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Are employers legally required to provide reasonable adjustments?

View profile for Grace Kabasele
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We often get asked about whether employees are entitled to make changes to their working practices, and if we make changes for one employee whether there is an obligation to do the same for others because a precedent has been set. Questions vary from whether an employee can change their place of work for example to their home, if their working setup such as a desk can be altered, whether the process for how work is carried out can be changed and if dress codes must be followed strictly.

Under employment law there is an entitlement to reasonable adjustments if an employee is disabled.  Making reasonable adjustments is a positive obligation on employers to do something different for those who are disabled.  It does not set a precedent more widely across the workforce but a failure to implement changes for those who are disabled will be considered discriminatory.   So what does an employer need to consider before implementing any changes?

What is a disability?

Under the Equality Act 2010 (EA 2010), a disability is defined as a physical or mental impairment, and the impairment has a substantial and long-term adverse effect on a person’s ability to carry out normal day-to-day activities.

What is the duty to provide reasonable adjustments?

Employers have an automatic duty to provide reasonable adjustments to disabled job applicants, employees and former employees. This duty can arise where a disabled individual is placed at a substantial disadvantage by:

  • An employer’s provision, criterion or practice;
  • A physical feature of the employer's premises; and/or
  • An employer's failure to provide an auxiliary aid.

Employers are not however expected to provide reasonable adjustments unless they know or ought to reasonably know of an individual’s disability and know that the individual is likely to be at a substantial disadvantage because of their disability.

Examples of potential reasonable adjustments

Guidance has set out the following examples of potential reasonable adjustments employers could make:

  • Making adjustments to the premises;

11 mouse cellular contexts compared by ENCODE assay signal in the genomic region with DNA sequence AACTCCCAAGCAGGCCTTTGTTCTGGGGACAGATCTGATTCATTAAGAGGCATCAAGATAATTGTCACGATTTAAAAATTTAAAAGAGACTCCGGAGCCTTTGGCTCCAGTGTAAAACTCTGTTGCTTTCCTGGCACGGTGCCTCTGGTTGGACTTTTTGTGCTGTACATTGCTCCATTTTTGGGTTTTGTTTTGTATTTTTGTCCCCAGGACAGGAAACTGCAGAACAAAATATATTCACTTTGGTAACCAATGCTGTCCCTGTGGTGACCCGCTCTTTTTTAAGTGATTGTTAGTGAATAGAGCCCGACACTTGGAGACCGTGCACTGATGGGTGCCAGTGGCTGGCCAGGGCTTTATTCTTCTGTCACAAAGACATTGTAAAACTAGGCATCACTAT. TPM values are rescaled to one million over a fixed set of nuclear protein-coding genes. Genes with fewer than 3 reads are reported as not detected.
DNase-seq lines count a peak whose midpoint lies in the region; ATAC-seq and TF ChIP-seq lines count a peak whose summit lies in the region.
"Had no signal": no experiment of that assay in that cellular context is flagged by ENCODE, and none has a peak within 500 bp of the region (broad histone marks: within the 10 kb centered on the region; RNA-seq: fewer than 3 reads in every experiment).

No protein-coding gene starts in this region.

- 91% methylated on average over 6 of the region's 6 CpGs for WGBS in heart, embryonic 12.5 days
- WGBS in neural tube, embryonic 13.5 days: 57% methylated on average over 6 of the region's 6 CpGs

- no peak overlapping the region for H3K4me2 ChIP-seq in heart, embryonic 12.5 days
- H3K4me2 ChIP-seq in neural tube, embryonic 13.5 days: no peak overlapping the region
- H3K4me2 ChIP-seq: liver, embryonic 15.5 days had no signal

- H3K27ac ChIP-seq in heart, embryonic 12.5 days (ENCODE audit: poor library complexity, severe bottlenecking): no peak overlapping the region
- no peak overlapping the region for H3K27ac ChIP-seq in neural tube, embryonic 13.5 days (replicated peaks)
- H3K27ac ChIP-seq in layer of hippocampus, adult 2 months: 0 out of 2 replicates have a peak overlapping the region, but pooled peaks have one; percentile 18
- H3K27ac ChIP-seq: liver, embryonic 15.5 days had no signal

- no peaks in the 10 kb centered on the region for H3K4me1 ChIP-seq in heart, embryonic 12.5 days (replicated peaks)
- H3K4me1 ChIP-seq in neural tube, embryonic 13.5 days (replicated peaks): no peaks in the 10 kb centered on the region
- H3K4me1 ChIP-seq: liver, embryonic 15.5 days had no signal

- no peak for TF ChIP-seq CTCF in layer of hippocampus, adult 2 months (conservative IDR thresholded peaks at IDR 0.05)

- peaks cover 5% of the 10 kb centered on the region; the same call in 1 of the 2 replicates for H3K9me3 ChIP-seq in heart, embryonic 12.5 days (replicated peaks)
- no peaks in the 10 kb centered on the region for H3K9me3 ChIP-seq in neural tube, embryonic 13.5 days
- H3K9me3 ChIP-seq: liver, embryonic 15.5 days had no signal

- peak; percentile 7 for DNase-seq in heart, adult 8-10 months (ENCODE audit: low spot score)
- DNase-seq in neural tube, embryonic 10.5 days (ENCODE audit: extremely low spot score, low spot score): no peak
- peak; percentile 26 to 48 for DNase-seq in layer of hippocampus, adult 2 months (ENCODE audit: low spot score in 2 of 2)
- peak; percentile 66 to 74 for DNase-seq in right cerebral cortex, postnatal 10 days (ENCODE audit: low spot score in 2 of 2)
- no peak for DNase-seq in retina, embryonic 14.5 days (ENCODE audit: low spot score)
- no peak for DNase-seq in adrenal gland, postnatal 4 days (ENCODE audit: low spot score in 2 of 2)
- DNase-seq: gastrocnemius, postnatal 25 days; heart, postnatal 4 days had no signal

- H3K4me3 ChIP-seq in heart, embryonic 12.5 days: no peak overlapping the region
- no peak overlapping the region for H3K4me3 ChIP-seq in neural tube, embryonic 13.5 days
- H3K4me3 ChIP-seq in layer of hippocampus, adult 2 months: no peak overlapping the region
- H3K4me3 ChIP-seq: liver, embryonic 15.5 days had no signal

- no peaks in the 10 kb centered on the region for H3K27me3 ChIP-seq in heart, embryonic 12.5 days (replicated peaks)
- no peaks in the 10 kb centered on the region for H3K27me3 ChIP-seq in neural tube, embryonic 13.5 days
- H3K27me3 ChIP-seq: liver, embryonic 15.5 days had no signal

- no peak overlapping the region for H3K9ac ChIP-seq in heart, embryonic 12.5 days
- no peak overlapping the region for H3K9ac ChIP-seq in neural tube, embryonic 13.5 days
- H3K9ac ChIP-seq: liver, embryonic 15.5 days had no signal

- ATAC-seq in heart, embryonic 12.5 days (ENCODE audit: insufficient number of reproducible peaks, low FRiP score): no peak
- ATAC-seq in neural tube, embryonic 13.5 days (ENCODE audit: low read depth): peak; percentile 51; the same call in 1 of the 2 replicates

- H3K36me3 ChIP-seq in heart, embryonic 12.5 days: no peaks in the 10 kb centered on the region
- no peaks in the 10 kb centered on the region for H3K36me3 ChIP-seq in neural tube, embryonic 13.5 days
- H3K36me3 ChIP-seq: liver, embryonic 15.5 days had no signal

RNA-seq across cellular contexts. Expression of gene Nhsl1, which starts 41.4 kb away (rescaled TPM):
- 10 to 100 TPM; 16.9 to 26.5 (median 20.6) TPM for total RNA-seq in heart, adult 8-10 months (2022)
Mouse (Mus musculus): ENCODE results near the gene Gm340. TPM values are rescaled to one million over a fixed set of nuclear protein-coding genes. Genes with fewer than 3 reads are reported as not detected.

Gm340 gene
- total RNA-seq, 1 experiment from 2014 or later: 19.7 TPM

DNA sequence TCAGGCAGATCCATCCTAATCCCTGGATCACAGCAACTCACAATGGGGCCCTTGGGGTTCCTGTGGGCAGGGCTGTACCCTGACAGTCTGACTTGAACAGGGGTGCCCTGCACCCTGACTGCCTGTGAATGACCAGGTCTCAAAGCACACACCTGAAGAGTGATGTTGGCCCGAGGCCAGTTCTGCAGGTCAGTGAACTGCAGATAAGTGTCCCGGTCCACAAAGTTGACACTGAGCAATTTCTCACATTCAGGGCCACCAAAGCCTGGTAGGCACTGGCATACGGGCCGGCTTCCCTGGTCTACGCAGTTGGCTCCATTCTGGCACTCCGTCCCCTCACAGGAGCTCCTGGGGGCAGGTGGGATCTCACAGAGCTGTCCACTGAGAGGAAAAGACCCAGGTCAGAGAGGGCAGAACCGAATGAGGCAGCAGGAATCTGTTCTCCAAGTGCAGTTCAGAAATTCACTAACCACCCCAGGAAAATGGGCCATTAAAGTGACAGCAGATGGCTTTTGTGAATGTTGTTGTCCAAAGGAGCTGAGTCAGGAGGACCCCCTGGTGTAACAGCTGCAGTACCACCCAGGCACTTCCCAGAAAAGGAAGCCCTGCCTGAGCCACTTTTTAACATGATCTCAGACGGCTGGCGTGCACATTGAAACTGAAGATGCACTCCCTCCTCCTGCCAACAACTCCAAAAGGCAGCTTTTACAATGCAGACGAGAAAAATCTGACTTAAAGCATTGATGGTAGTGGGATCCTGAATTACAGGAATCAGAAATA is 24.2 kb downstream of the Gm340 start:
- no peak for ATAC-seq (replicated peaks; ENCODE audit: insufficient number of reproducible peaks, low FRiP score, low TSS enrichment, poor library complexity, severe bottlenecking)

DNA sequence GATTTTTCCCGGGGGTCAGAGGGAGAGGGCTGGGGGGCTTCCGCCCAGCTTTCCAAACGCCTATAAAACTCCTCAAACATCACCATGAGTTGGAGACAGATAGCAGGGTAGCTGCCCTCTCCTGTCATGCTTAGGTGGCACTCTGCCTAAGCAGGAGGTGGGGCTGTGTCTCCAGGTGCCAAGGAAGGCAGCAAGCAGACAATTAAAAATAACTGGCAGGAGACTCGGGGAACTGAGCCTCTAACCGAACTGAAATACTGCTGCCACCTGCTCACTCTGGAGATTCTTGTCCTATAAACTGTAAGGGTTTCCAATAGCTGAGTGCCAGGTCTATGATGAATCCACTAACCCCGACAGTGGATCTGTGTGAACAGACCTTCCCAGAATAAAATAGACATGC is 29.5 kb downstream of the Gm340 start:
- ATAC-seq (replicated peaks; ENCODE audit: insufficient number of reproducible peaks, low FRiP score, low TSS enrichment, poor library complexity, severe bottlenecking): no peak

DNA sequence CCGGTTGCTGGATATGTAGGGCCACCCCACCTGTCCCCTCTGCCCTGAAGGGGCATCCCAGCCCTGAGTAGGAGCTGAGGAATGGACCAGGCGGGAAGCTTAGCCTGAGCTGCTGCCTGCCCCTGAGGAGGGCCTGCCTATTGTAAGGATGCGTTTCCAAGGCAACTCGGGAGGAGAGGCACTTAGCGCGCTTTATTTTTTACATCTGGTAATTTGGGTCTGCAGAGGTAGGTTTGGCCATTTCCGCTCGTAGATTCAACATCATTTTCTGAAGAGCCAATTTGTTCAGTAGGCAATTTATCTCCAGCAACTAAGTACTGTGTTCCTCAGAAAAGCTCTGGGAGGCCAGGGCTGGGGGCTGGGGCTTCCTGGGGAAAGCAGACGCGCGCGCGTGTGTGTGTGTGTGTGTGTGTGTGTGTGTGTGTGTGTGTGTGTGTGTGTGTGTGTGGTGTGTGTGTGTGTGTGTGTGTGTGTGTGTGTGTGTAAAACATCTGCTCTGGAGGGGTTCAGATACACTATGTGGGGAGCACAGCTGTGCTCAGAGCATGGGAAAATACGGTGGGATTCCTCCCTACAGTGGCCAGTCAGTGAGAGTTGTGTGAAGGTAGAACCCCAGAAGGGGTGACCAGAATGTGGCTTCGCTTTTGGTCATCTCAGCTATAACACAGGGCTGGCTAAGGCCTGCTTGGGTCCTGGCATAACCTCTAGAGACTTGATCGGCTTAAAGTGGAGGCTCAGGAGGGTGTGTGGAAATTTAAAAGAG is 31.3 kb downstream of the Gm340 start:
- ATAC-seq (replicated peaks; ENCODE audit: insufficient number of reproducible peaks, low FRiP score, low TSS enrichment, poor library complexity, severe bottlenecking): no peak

• Providing information in accessible formats;
  • Assigning some of the disabled individual’s duties to another worker;
  • Moving the disabled individual to another vacancy;
  • Moving the disabled individual to an alternative place of work or training, or arranging homeworking;
  • Changing the disabled individual’s hours of work or training;
  • Providing supervision or other support.

Responsibility for making reasonable adjustments falls on the employer. Case law such as Cosgrove v Caesar and Howie 2001 has shown that suggestions for potential adjustments should initially derive from employers, unless the suggestion is exceptional.

While employers primarily carry the burden for suggesting adjustments, guidance explains it is good practice for employers to ask disabled employees about potential adjustments they believe would benefit them, and to agree to any suggested adjustments that are reasonable.

Has this duty been effective in practice?

Recent research has found that this duty has not always been effective in practice as two in five employees with disabilities are not being provided with the reasonable adjustments that they need from their employers.

The survey revealed that 27% of employees who disclosed their disability to their employer are not in receipt of the adjustments that they require. This percentage increased to 59% for employees who had not disclosed their disability.

Some of the most common adjustments that disabled individuals stated they need include flexibility of their work schedule, additional time for tasks and clearer communication.

The research also suggested it may be beneficial for employers to regularly check whether any individuals are in need of adjustments as part of day-to-day running of businesses from recruitment to everyday management.

Consequences of failing to provide reasonable adjustments

Failure to comply with the duty to make reasonable adjustments constitutes a form of discrimination under EA 2010. Where a claimant is successful in their discrimination claim, an Employment Tribunal may award any, or all of the following remedies:

  • Order the respondent to pay compensation;
  • Make an appropriate recommendation with the aim of reducing the effect of the discrimination on the claimant; and/or
  • Make a declaration regarding the rights of both parties relating to the proceedings.

A compensatory award has the potential to cause the respondent significant damage as compensation for discrimination claims is uncapped so awards may be large.

Conclusion

It is important that employers comply with the duty to make reasonable adjustments. While this is a well-established duty, it is clear from research that some employers are falling short of the requirement and putting themselves at risk of successful claims against them. As conversation for potential adjustments can emerge from employers introducing it into the day-to-day routine of their businesses, this should encourage discussion to be brought to the forefront of operation.

Contact our experts for further advice